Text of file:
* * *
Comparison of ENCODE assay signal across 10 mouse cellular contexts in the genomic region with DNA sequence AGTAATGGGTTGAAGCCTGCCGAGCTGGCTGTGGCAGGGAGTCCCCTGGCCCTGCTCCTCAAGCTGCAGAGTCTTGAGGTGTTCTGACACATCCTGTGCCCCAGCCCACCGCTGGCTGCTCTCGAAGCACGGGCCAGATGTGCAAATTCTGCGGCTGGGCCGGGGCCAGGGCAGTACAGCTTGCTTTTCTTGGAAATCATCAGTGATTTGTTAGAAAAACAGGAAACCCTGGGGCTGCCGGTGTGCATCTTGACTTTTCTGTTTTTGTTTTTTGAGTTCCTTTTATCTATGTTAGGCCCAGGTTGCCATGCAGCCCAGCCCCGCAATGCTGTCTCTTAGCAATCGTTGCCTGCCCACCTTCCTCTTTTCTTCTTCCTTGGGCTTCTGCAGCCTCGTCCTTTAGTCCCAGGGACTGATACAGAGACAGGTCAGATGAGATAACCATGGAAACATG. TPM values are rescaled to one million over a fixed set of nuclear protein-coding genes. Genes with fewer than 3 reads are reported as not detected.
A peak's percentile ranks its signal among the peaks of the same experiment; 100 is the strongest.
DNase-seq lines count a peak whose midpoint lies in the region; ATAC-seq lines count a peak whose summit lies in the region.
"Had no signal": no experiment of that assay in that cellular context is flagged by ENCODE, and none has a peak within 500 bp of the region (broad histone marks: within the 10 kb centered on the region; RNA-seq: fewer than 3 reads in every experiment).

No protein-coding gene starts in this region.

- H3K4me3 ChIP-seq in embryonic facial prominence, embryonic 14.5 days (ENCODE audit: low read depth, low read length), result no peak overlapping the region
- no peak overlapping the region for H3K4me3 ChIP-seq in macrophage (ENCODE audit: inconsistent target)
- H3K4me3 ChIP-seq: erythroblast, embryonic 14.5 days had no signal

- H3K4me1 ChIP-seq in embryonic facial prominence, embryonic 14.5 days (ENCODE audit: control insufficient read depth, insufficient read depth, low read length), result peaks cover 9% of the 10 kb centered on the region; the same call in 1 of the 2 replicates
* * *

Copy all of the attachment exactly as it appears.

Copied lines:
Comparison of ENCODE assay signal across 10 mouse cellular contexts in the genomic region with DNA sequence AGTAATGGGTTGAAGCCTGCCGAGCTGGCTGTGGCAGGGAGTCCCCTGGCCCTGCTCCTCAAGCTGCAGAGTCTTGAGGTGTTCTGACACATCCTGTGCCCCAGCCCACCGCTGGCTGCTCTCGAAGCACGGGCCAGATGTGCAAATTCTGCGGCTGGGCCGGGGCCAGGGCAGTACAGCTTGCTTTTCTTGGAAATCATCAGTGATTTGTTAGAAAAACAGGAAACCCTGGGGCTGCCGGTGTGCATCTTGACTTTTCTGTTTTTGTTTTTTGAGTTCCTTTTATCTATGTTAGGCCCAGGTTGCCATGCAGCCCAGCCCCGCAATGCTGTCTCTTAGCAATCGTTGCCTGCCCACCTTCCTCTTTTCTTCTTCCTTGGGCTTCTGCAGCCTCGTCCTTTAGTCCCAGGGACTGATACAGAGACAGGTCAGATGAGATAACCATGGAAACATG. TPM values are rescaled to one million over a fixed set of nuclear protein-coding genes. Genes with fewer than 3 reads are reported as not detected.
A peak's percentile ranks its signal among the peaks of the same experiment; 100 is the strongest.
DNase-seq lines count a peak whose midpoint lies in the region; ATAC-seq lines count a peak whose summit lies in the region.
"Had no signal": no experiment of that assay in that cellular context is flagged by ENCODE, and none has a peak within 500 bp of the region (broad histone marks: within the 10 kb centered on the region; RNA-seq: fewer than 3 reads in every experiment).

No protein-coding gene starts in this region.

- H3K4me3 ChIP-seq in embryonic facial prominence, embryonic 14.5 days (ENCODE audit: low read depth, low read length), result no peak overlapping the region
- no peak overlapping the region for H3K4me3 ChIP-seq in macrophage (ENCODE audit: inconsistent target)
- H3K4me3 ChIP-seq: erythroblast, embryonic 14.5 days had no signal

- H3K4me1 ChIP-seq in embryonic facial prominence, embryonic 14.5 days (ENCODE audit: control insufficient read depth, insufficient read depth, low read length), result peaks cover 9% of the 10 kb centered on the region; the same call in 1 of the 2 replicates